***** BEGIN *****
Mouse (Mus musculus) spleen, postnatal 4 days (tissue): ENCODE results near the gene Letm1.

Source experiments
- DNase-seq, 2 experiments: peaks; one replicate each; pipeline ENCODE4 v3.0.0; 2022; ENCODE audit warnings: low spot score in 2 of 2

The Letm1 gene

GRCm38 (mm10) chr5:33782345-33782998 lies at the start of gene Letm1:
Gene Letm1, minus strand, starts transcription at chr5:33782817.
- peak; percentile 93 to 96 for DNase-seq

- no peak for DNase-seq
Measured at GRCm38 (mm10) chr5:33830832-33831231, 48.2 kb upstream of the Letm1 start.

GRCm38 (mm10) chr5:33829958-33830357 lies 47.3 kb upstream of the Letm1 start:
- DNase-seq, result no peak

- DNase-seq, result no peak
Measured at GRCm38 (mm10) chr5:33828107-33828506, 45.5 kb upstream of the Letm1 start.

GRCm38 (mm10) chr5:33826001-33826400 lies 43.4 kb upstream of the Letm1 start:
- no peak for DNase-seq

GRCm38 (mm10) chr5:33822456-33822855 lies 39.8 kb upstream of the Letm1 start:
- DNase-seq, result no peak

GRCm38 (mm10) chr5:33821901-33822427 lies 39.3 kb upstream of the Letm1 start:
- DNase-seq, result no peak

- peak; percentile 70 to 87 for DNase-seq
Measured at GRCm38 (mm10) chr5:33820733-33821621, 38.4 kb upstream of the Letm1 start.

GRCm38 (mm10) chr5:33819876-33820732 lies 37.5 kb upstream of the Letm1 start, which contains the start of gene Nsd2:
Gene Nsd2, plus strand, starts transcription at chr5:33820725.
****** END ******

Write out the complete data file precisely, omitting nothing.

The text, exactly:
Mouse (Mus musculus) spleen, postnatal 4 days (tissue): ENCODE results near the gene Letm1.

Source experiments
- DNase-seq, 2 experiments: peaks; one replicate each; pipeline ENCODE4 v3.0.0; 2022; ENCODE audit warnings: low spot score in 2 of 2

The Letm1 gene

GRCm38 (mm10) chr5:33782345-33782998 lies at the start of gene Letm1:
Gene Letm1, minus strand, starts transcription at chr5:33782817.
- peak; percentile 93 to 96 for DNase-seq

- no peak for DNase-seq
Measured at GRCm38 (mm10) chr5:33830832-33831231, 48.2 kb upstream of the Letm1 start.

GRCm38 (mm10) chr5:33829958-33830357 lies 47.3 kb upstream of the Letm1 start:
- DNase-seq, result no peak

- DNase-seq, result no peak
Measured at GRCm38 (mm10) chr5:33828107-33828506, 45.5 kb upstream of the Letm1 start.

GRCm38 (mm10) chr5:33826001-33826400 lies 43.4 kb upstream of the Letm1 start:
- no peak for DNase-seq

GRCm38 (mm10) chr5:33822456-33822855 lies 39.8 kb upstream of the Letm1 start:
- DNase-seq, result no peak

GRCm38 (mm10) chr5:33821901-33822427 lies 39.3 kb upstream of the Letm1 start:
- DNase-seq, result no peak

- peak; percentile 70 to 87 for DNase-seq
Measured at GRCm38 (mm10) chr5:33820733-33821621, 38.4 kb upstream of the Letm1 start.

GRCm38 (mm10) chr5:33819876-33820732 lies 37.5 kb upstream of the Letm1 start, which contains the start of gene Nsd2:
Gene Nsd2, plus strand, starts transcription at chr5:33820725.